While the chaos around National Eligibility-cum-Entrance Test (NEET) took a toll on medical and dental admissions in the state, students who enrolled in other health science courses were also affected.
With the admissions to UG courses in Ayurveda (BAMS), Homeopathy (BHMS) and Unani (BUMS) continuing till December — the HSC examination results were out on May 25 — the classes will not start even this month. As a result, Maharashtra University for Health Sciences (MUHS) has decided to conduct the first year examinations of these courses in November-December, instead of June-July, which is a delay of an entire semester.
An official from MUHS said the university decided to push the academic calendar in order to complete the mandatory 240 days of teaching. "The curriculum of health science courses is very vast and the colleges would struggle to complete it before the examination. Given the delay in admissions this year, it won't even be possible," he said.
The admissions for BAMS, BUMS and BHMS are generally held after medical (MBBS) and dental (BDS) admissions, so that the students unable to secure a seat in MBBS and BDS still have a shot at one of the health science course. However, the Supreme Court's decision, in April, to replace the state's common entrance test (CET) with NEET as the criterion for medical and dental admissions, resulted in prolonging the admission procedure. The health science admissions could begin only after September 30.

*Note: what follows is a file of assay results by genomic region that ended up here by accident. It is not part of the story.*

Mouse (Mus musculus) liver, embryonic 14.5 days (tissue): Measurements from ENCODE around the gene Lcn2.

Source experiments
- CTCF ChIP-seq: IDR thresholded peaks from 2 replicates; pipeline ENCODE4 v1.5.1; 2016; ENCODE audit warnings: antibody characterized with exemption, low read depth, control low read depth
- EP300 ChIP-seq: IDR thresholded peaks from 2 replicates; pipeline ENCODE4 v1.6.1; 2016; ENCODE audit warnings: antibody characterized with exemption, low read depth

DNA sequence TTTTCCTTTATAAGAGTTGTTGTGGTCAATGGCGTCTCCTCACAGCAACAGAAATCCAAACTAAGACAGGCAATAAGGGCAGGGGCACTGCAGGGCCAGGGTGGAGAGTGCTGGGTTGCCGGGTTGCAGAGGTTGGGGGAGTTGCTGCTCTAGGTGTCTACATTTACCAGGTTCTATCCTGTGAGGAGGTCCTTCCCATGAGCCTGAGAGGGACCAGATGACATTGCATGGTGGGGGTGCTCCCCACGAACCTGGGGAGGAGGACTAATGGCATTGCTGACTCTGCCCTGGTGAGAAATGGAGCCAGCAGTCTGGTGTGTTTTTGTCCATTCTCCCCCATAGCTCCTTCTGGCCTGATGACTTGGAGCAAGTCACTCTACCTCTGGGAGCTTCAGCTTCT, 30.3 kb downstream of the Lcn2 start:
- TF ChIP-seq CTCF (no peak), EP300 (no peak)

"The admission procedure was completely jeopardised this year. Our teachers had to sit idle for a long period," said the principal of a Homeopathy college in the city. While the admission to private dental and medical colleges in the state took place on the basis of National Entrance-cum-Eligibility Test (NEET) the admissions for the state-run medical and dental colleges, as well as all the private and government institutes offering allied health science courses admitted the aspirants through the state conducted CET.
The university and the colleges also blamed Central Council of Indian medicine under minister of AYUSH for delayed the process of granting approval to colleges. "The colleges are required to renew their affiliation with the university and CCIM. The ministry of AYUSH took long to grant the affiliations," said the varsity official.
Meanwhile, the students are disappointed by the extension in their academic calendar. "We were hoping for June-July examinations, as we had already prep[ared for the internal tests. We now stand to lose an entire year," said a student from a Unanai college in the city.